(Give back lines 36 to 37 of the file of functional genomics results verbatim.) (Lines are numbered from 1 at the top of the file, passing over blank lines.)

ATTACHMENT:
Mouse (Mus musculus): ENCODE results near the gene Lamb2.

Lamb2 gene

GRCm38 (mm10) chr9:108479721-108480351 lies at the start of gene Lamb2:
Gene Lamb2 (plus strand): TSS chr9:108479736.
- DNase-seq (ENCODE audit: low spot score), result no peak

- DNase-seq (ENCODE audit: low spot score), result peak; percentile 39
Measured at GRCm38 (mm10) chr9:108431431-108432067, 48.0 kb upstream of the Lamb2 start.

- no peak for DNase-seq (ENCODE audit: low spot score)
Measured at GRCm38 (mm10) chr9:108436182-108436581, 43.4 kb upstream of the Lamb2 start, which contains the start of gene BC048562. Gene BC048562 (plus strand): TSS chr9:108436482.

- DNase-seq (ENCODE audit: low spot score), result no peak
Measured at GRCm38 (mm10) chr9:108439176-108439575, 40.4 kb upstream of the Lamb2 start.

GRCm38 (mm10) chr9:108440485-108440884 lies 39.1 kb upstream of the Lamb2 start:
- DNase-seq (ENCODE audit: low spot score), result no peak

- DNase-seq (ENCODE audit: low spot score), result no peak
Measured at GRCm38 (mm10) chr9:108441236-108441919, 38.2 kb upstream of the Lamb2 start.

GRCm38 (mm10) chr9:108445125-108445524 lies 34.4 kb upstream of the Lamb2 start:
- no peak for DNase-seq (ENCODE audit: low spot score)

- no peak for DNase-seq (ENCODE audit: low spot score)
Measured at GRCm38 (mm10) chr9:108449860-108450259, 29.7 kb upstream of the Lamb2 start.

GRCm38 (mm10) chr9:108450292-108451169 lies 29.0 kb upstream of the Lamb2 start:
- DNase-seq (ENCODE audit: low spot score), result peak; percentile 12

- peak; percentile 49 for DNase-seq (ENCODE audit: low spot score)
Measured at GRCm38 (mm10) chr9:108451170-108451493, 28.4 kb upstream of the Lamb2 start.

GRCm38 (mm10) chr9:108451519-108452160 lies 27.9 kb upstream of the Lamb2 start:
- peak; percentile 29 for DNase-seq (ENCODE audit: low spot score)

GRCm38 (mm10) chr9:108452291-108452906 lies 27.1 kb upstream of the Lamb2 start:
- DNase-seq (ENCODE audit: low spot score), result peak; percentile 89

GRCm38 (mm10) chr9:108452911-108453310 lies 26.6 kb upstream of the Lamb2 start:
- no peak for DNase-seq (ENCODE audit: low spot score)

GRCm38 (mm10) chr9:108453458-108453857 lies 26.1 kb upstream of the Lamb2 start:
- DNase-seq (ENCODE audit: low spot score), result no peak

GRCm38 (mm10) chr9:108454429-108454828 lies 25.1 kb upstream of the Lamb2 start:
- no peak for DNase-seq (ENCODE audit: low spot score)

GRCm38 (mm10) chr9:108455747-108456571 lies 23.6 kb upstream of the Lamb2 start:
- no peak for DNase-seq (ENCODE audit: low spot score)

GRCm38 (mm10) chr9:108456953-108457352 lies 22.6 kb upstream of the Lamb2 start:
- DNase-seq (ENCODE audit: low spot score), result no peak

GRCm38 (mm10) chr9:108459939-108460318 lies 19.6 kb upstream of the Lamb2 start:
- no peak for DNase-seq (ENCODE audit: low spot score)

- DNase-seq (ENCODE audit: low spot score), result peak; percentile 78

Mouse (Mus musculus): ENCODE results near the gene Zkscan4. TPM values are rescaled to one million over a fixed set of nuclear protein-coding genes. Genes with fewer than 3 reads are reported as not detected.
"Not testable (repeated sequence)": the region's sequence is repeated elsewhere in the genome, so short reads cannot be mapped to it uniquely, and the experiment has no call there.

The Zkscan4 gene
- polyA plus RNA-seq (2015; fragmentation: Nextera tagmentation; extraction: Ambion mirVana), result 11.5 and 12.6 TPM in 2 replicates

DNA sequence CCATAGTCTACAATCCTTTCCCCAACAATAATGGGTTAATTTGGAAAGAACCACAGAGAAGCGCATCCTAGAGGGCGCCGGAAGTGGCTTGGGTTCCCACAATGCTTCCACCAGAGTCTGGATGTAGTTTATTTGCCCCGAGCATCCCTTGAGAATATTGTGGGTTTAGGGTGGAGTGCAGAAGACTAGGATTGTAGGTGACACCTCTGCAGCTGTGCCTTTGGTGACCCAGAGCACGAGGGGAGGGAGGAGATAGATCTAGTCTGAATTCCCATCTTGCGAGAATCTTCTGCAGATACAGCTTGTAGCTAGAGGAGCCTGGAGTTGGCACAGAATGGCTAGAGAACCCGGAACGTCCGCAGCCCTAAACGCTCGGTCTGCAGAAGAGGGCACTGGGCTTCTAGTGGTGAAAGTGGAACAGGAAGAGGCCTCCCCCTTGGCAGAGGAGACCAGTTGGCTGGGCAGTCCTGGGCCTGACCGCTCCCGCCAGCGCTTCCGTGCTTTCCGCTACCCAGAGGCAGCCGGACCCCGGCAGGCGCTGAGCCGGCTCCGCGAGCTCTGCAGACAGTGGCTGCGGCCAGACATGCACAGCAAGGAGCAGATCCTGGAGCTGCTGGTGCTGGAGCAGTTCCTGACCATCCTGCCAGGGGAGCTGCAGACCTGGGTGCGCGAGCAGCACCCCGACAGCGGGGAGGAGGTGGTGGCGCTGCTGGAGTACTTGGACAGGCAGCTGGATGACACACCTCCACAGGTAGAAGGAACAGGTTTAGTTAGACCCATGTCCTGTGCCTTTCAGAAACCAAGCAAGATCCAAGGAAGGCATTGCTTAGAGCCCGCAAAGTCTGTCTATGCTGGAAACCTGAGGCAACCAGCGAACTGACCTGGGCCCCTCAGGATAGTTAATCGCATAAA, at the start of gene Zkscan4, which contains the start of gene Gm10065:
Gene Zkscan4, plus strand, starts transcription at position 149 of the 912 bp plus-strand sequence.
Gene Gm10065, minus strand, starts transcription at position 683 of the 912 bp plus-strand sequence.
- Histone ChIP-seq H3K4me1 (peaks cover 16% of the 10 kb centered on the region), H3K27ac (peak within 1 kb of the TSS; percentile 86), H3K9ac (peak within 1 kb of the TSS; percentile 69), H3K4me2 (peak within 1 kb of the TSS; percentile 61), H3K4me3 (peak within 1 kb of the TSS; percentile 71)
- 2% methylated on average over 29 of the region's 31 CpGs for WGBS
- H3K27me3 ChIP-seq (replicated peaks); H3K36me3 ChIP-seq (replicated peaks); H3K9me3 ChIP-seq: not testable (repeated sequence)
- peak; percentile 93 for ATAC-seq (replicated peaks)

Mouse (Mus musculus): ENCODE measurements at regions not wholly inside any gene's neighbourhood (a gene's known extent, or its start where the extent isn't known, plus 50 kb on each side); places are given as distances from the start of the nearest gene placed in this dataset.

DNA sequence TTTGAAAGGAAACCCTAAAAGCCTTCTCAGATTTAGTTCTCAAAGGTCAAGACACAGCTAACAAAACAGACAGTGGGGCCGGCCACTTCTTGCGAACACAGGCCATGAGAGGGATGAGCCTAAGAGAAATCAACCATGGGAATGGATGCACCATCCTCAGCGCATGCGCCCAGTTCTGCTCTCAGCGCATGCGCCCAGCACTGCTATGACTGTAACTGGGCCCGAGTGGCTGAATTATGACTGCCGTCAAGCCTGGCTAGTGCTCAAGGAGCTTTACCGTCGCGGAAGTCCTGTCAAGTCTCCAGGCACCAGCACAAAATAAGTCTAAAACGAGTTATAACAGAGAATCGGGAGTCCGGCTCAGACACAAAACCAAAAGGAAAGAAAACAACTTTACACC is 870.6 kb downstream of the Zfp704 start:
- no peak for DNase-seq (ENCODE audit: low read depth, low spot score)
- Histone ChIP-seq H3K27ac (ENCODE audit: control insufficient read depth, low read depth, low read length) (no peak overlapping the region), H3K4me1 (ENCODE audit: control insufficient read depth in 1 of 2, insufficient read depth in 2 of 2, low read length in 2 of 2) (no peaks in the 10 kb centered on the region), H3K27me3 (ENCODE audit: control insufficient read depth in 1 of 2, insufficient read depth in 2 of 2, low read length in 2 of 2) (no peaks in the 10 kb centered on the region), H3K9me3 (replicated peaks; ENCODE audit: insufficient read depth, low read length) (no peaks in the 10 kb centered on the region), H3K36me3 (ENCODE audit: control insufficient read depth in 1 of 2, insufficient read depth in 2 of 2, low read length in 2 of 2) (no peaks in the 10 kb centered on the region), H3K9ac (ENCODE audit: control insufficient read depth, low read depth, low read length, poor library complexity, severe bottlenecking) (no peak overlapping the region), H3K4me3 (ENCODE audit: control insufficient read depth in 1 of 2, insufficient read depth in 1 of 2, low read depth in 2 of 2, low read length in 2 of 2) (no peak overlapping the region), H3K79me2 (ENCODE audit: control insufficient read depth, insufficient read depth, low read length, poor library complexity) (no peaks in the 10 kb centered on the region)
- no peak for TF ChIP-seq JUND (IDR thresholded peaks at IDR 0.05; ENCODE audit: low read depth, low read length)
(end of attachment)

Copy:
GRCm38 (mm10) chr9:108456953-108457352 lies 22.6 kb upstream of the Lamb2 start:
- DNase-seq (ENCODE audit: low spot score), result no peak